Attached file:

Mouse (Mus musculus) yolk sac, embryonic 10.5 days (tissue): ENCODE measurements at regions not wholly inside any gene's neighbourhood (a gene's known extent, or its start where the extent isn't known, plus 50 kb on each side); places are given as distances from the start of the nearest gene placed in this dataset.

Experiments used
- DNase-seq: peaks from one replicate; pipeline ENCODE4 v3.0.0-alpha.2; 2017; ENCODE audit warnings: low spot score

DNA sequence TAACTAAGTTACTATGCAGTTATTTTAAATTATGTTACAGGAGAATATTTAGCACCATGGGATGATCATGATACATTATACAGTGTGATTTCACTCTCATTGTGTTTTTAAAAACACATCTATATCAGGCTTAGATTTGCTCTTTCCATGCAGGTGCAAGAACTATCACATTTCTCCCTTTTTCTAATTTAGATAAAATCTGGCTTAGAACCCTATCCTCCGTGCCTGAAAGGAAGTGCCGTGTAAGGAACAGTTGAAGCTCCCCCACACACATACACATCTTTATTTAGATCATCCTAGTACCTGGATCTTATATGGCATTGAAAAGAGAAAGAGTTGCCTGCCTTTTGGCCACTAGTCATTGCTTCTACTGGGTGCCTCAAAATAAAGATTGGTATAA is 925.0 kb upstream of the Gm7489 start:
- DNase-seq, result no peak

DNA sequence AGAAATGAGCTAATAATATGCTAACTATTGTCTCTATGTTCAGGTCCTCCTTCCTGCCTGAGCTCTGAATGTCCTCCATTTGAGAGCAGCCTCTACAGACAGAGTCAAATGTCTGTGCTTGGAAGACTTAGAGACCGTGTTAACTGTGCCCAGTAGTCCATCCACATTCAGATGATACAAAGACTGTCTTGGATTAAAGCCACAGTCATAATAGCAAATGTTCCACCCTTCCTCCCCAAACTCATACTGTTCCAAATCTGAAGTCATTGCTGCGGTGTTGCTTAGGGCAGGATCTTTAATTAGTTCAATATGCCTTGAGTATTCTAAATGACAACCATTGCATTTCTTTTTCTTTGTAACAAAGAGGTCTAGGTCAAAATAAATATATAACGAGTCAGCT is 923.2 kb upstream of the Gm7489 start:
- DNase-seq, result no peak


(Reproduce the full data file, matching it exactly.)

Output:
Mouse (Mus musculus) yolk sac, embryonic 10.5 days (tissue): ENCODE measurements at regions not wholly inside any gene's neighbourhood (a gene's known extent, or its start where the extent isn't known, plus 50 kb on each side); places are given as distances from the start of the nearest gene placed in this dataset.

Experiments used
- DNase-seq: peaks from one replicate; pipeline ENCODE4 v3.0.0-alpha.2; 2017; ENCODE audit warnings: low spot score

DNA sequence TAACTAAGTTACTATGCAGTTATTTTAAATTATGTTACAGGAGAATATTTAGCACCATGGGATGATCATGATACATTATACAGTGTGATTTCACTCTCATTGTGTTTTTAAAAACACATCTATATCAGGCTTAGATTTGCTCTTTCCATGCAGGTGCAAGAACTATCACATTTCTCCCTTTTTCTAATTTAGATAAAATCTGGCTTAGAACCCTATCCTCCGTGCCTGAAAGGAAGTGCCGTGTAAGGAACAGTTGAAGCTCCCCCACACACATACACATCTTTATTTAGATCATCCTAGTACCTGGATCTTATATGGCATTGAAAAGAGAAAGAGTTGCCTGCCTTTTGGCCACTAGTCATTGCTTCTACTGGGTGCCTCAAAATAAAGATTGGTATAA is 925.0 kb upstream of the Gm7489 start:
- DNase-seq, result no peak

DNA sequence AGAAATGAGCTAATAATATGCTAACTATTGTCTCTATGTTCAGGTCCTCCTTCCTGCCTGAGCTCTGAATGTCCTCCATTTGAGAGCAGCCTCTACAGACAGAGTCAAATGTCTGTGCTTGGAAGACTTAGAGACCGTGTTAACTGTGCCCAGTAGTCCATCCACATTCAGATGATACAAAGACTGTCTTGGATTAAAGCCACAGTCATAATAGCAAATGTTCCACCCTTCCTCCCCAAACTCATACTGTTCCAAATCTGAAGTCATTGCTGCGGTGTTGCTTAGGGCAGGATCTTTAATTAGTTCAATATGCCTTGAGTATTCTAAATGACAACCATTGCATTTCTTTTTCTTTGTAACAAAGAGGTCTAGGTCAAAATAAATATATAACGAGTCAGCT is 923.2 kb upstream of the Gm7489 start:
- DNase-seq, result no peak